The Senbei Cafe

June 9th, 2010By Category: Starting a Business

This is Takako Endo (遠藤 貴子) – the lady entrepreneur behind a new food brand, Twhy Twhy. Tokyoite Takako has just launched the new website – www.senbeicafe.com – from which she sells senbei (rice crackers) in a variety of cool and unusual flavors. For example, visit the site and you can order cheese, curry, shrimp and so on.

A couple of weeks ago we got together to chat about her new business and about Takako-san’s experience setting up and running her company. Japan does not have too many girls who go out and make their own businesses (unless you count this) nd it is more than a little unusual to see the younger generation getting into the senbei business.

Takako-san got inspired to do more with senbei after a number of her foreign friends made a lot of bad comments about senbei – usually regarding the smell. Being a fan of the crispy snack, she wanted to show the variety that was possible – not just the usual soy source type.

Her favorite flavor from among her shop’s selection is the Camembert cheese. It smells really good and has a very rich flavor. It also matches very well with wine! Takako’s senbei uses the ingredients that she has gathered from all over Japan and then added to in her own way. First-grade rice from Niigata forms the basis of each senbei and then on top of that, you can find beans from Hokkaido, shrimp from the Seto inland sea, while the Camembert cheese comes from Denmark.

Look closely at the Twhy Twhy logo and you can see it makes up an enso symbol of many different images – all related to how the senbei are made. Starting from the left, it is the icon of Niigata Prefecture, then a picture of first-grade rice, then the grained rice, then the dough… this is a picture of the drying senbei, then a senbei specialist, the packaging… and finally a picture of happy customers. And the name? Twhy Twhy is pronounced tsui tsui (ついつい), which is an expression in Japanese meaning ‘can’t stop eating~!’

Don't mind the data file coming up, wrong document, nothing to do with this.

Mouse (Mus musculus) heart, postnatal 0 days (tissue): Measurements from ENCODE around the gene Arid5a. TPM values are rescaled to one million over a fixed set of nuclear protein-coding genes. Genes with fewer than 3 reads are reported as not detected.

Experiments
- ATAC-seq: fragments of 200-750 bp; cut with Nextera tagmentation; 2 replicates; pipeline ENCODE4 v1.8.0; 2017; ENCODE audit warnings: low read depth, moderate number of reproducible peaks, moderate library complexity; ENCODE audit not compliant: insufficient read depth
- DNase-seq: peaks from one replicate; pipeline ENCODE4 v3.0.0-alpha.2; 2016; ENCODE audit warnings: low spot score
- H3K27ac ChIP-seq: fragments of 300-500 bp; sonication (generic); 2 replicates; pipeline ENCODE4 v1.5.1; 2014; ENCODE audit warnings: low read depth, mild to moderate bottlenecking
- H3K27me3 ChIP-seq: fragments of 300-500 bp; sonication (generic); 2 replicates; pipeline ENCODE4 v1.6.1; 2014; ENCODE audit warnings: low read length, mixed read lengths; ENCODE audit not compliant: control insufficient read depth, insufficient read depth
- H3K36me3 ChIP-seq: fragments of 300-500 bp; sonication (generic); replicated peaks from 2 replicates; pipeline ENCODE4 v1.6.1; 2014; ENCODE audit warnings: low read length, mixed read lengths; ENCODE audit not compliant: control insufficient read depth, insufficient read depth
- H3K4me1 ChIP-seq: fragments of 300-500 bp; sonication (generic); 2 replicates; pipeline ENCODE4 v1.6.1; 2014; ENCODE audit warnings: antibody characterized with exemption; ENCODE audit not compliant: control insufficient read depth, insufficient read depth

Of course, setting up a business is always full of challenges, too. One that Takako-san encountered was about how to keep her senbei fresh. To do that, she spent more than a year traveling all over Japan to find a factory that could handle her requests. She eventually found one that could handle air-tight packaging which keeps the senbei fresh for up to 6 months. In the future you can see even more flavors added to the Twhy Twhy line up.  If there is one you want to see you can recommend one to Takako herself on her facebook page or by following her on twitter. Visit the Twhy Twhy online shop at www.senbeicafe.com and if you fancy it, take a bite.

 

Author of this article

GaijinPot

GaijinPot is an online community for foreigners living in Japan, providing information on everything you need to know about enjoying life here, from finding a job and accommodation to having fun.

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Comments

  • Carter says:

    Camembert from Denmark? Is that like Champagne from South Africa or houmous from India? Good that she's keeping the ingredients original…

  • Never better evaluation than the upper article says,.And I am very pleased I read it by accident.I will go a sightseeing here again ,and of course ,I will tell my friend here I hope more better thing can be whrite in here.I have so many profound or funny thing do benefits to our daily life.By the way,here are some sites also useful for life,such as shopping online,just have a look.

  • duceduc™ says:

    More power to her. Good luck.

  • Kylin88 says:

    hmm.. I may like shrimp and camembert flavor, will try some.

  • Elfunko says:

    Wierdest name I've seen in Japan yet. Good luck with that one

  • Liamoko says:

    Best of luck to you!

  • Guest says:

    Wow that's such a cool idea! But I didn't know that foreigners think senbei is smelly… also Twhy Twhy looks like it would be pronounced “tuai tuai” not “tsui tsui”.

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